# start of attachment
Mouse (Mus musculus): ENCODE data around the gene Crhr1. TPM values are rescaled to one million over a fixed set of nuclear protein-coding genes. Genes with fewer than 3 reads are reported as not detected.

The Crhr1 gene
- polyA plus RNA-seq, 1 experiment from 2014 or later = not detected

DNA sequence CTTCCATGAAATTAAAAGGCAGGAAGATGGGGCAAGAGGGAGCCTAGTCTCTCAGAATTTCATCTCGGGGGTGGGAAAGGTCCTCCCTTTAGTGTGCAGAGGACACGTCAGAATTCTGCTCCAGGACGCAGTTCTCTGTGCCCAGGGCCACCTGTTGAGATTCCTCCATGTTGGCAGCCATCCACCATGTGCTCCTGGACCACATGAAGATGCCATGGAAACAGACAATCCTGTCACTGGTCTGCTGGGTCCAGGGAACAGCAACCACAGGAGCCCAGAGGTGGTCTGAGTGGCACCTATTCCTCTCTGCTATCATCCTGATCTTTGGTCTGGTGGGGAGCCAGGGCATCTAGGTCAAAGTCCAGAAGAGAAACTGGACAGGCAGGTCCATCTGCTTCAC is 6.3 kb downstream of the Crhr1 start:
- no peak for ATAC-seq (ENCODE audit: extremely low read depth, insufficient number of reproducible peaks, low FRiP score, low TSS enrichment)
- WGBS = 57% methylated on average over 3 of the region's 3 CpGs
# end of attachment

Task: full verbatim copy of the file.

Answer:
Mouse (Mus musculus): ENCODE data around the gene Crhr1. TPM values are rescaled to one million over a fixed set of nuclear protein-coding genes. Genes with fewer than 3 reads are reported as not detected.

The Crhr1 gene
- polyA plus RNA-seq, 1 experiment from 2014 or later = not detected

DNA sequence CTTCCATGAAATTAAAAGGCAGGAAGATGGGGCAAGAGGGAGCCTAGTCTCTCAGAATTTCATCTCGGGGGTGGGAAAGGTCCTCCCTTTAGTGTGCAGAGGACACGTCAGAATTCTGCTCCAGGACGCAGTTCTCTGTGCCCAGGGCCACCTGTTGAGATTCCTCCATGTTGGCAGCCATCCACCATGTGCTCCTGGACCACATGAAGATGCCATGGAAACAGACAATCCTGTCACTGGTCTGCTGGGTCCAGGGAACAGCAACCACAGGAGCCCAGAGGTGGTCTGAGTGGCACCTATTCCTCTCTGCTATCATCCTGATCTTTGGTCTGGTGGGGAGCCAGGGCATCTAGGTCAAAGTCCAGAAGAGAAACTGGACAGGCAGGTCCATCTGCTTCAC is 6.3 kb downstream of the Crhr1 start:
- no peak for ATAC-seq (ENCODE audit: extremely low read depth, insufficient number of reproducible peaks, low FRiP score, low TSS enrichment)
- WGBS = 57% methylated on average over 3 of the region's 3 CpGs